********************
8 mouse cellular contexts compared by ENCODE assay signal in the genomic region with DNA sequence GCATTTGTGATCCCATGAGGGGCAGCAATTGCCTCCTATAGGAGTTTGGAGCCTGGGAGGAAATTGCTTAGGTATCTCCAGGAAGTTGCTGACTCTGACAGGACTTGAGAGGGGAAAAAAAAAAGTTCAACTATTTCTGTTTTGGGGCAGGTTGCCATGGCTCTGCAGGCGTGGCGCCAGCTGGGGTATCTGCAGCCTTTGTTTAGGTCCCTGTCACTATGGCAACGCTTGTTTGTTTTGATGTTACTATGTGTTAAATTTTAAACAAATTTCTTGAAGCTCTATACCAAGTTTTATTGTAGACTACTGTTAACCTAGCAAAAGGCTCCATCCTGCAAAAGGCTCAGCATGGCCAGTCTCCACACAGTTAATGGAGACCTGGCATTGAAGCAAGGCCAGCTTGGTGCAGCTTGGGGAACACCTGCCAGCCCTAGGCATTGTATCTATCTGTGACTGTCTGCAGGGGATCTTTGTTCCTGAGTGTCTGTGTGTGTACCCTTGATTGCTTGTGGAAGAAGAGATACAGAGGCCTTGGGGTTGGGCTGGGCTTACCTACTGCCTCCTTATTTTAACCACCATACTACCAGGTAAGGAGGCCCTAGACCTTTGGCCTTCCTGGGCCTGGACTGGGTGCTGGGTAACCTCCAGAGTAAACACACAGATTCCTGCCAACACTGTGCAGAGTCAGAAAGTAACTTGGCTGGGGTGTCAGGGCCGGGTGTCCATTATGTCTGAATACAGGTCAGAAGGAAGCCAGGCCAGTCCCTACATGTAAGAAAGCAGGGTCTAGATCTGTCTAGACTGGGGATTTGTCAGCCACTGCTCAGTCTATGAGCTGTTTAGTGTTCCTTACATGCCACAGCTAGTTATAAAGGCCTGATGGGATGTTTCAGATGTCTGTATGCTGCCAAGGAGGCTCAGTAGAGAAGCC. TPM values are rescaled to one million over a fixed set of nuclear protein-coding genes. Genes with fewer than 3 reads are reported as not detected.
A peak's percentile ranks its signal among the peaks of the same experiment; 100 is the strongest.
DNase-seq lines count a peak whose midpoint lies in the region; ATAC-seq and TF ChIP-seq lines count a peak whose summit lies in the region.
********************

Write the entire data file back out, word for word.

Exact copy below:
8 mouse cellular contexts compared by ENCODE assay signal in the genomic region with DNA sequence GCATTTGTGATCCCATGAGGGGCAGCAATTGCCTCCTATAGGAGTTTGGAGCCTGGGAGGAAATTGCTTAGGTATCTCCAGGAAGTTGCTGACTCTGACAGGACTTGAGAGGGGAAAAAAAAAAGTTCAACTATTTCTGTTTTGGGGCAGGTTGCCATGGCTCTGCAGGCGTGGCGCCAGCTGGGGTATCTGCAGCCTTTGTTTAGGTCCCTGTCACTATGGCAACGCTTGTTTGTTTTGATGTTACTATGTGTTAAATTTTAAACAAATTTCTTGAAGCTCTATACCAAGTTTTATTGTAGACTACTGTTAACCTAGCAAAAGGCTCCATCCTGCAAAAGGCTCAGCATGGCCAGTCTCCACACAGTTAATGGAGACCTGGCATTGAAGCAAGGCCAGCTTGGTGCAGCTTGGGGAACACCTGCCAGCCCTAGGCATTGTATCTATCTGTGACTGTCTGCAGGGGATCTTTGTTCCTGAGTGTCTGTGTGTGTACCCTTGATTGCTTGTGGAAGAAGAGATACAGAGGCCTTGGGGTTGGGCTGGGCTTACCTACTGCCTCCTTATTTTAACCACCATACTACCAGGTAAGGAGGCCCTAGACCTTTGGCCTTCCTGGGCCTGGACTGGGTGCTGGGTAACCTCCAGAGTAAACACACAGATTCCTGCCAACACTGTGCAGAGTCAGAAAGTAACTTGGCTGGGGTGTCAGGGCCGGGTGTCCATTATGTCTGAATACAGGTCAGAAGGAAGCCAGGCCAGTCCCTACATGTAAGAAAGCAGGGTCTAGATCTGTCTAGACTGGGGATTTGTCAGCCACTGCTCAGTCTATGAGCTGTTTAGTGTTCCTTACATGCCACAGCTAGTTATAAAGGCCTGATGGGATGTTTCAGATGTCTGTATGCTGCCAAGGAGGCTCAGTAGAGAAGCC. TPM values are rescaled to one million over a fixed set of nuclear protein-coding genes. Genes with fewer than 3 reads are reported as not detected.
A peak's percentile ranks its signal among the peaks of the same experiment; 100 is the strongest.
DNase-seq lines count a peak whose midpoint lies in the region; ATAC-seq and TF ChIP-seq lines count a peak whose summit lies in the region.